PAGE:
However, we also need to look forward, where do we stand as of today. With the solid operation we have and with $2 billion dollars in order backlog and an EBITDA net debt to leverage ratio of approximately 5, we are on solid footing. There itself, for the next two years, we're more or less secured through the fixed charges we have with some upside if we can find employment for Golar Spirit and Golar Mazo. We'll naturally reduce our debt significantly through the close to $300 million in EBITDA. And I think it's a pretty good sign of a better future beneficial from Cameroon State Oil Company yesterday stated to the press that they would like to keep Hilli in Cameroon, after the current contract expire in 2026. It tells us that we have happy customer, which will add backlog and coverage to our order backlog.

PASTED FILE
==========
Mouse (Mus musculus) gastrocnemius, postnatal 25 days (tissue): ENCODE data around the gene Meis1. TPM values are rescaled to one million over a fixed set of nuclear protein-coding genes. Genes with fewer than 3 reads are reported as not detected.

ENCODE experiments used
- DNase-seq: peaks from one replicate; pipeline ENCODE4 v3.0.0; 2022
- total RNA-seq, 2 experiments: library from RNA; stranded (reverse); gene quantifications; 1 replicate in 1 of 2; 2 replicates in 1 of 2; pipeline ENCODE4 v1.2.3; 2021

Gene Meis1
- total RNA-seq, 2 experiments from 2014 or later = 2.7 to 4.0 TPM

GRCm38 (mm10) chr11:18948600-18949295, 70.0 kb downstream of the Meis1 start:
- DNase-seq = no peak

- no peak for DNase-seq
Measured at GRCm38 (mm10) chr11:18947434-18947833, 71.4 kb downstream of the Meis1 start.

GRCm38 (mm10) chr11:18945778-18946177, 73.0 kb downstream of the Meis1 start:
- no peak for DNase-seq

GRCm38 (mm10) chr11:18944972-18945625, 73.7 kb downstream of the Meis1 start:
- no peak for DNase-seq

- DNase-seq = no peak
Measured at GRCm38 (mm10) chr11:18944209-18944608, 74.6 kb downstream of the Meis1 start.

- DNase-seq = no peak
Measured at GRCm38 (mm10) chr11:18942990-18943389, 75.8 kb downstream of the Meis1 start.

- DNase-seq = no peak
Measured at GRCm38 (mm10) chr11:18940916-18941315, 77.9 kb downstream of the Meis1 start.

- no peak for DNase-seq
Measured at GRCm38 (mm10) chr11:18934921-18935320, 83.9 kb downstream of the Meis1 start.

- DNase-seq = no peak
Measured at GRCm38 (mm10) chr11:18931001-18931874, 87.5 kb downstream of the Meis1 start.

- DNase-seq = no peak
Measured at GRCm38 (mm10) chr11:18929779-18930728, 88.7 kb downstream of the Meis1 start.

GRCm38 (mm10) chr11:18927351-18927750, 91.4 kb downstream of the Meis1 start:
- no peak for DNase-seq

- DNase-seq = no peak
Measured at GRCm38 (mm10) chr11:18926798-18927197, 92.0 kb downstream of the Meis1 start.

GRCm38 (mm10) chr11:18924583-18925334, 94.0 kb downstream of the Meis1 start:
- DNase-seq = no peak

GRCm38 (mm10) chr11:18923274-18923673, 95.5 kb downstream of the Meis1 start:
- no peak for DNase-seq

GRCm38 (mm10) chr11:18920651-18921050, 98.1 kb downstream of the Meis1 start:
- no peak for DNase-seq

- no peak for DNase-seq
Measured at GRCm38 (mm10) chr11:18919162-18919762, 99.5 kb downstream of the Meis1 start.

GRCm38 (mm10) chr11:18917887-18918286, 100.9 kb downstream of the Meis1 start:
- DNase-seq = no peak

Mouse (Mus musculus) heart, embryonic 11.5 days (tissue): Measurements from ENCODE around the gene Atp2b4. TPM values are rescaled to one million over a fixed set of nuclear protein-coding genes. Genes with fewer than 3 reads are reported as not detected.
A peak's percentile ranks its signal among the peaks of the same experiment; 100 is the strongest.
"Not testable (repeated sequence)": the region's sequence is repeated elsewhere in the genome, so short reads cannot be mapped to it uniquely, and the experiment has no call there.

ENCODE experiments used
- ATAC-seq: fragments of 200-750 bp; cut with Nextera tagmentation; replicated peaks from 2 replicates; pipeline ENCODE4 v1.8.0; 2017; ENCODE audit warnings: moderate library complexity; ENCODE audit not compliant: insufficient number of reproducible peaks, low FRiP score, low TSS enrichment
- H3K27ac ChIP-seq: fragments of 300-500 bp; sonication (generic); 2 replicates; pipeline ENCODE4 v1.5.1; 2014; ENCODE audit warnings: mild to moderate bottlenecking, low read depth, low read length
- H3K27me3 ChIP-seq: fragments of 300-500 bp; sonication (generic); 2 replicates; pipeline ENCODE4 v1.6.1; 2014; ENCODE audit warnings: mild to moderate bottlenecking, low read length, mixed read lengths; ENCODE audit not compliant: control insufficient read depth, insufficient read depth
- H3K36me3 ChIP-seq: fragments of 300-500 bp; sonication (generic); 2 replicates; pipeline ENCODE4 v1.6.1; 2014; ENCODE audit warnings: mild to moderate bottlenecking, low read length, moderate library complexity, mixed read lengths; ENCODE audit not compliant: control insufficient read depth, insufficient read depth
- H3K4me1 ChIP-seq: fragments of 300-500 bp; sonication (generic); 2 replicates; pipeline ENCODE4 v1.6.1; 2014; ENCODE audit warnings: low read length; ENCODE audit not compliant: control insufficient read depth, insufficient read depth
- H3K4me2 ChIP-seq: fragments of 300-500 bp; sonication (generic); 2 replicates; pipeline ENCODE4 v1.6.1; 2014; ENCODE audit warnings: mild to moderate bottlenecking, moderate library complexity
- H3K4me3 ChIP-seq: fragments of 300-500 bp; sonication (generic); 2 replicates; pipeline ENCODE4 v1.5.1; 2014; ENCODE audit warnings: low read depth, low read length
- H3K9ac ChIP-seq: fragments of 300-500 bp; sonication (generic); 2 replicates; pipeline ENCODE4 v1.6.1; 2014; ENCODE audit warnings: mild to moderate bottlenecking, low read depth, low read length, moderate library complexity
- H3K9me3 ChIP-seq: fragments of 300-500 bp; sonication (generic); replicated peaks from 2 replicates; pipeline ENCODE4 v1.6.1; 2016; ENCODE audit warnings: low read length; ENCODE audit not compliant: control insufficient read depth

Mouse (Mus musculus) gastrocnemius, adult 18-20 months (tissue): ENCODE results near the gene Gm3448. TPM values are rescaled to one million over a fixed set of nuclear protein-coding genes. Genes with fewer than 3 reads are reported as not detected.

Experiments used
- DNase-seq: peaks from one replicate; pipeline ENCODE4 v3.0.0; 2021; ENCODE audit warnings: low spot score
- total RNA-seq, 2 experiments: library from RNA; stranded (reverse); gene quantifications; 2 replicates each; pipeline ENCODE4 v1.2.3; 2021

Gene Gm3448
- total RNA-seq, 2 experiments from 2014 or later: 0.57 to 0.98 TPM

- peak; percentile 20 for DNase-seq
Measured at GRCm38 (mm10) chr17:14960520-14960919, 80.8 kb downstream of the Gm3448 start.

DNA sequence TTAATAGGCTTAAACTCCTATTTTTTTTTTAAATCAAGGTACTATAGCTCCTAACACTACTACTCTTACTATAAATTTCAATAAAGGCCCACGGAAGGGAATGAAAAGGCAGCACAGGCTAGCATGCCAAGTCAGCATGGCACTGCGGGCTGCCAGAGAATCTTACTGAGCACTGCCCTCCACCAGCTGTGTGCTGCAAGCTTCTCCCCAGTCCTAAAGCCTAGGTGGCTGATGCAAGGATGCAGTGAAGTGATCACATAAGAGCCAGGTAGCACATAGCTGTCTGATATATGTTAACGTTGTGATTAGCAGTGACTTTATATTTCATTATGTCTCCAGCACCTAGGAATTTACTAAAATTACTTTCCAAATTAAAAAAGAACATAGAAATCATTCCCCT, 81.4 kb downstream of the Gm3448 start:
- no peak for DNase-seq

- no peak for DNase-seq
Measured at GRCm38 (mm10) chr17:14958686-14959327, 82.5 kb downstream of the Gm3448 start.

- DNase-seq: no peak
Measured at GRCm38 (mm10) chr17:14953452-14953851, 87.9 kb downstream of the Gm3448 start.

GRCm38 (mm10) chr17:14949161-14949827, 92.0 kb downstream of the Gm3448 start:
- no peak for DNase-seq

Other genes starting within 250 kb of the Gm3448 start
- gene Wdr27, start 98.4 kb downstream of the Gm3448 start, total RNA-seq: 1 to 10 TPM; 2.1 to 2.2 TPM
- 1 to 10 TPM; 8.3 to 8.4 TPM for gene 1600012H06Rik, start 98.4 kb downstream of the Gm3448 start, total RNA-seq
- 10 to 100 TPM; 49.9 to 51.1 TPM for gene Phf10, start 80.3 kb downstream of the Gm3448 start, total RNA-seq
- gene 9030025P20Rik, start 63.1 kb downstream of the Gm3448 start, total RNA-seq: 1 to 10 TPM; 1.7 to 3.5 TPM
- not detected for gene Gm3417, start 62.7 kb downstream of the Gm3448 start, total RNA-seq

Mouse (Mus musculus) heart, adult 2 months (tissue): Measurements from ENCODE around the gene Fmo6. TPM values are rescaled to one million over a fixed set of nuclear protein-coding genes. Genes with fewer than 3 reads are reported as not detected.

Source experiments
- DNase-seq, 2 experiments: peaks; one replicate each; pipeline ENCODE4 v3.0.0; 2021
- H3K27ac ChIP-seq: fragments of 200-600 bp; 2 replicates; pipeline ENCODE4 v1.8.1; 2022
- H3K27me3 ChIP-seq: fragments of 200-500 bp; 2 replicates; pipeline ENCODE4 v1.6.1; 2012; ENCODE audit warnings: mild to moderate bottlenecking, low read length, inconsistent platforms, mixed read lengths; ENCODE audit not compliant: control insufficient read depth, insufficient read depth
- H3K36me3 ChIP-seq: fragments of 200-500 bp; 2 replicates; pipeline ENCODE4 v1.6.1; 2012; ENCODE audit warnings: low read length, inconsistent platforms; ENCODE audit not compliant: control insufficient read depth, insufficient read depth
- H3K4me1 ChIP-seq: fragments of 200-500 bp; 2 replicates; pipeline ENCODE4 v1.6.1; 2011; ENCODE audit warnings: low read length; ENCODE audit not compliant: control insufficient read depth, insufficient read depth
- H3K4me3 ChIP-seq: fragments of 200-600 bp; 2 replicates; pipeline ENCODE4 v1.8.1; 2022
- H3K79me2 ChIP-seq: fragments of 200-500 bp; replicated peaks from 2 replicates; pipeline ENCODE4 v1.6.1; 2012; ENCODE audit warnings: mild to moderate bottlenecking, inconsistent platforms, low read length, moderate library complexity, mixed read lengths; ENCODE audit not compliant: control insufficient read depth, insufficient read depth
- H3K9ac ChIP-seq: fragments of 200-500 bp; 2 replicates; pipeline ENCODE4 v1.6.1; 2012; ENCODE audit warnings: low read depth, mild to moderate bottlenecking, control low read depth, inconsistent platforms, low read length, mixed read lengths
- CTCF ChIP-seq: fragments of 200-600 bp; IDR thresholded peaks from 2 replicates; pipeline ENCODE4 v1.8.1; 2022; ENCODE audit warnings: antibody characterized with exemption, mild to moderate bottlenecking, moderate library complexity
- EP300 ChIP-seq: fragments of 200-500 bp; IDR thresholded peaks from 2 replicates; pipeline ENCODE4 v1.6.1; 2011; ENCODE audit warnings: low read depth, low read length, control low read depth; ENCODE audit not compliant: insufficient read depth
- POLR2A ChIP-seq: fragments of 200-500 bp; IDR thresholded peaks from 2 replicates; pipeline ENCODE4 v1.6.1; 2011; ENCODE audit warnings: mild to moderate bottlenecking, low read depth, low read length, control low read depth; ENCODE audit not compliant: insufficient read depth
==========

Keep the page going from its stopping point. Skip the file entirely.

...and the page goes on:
The reduction in gas and LNG prices over the last year has led to a movement of profitability from the upstream side over to the downstream side. We are today in a situation where coal to gas lift is highly profitable, both from an environmental and financial point of view. The assets Golar Partners have are important enabler in this transformation. Through the use of FSRUs combined with ISO-containers and small-scale power station, we can significantly reduce energy and transportation cost for consumers and we can do it quickly. And our evolution have started and the economics are attractive for energy consumers and we see that from the activity levels we see in Golar Power these days where we now do small scale LNG distribution with enterprise value to EBITDA factor of less than 2. This is a rapid development and I personally think it's likely that over the next year, we'll see things like floating power plants and floating datacenters fired with LNG through use of the FSRU technology.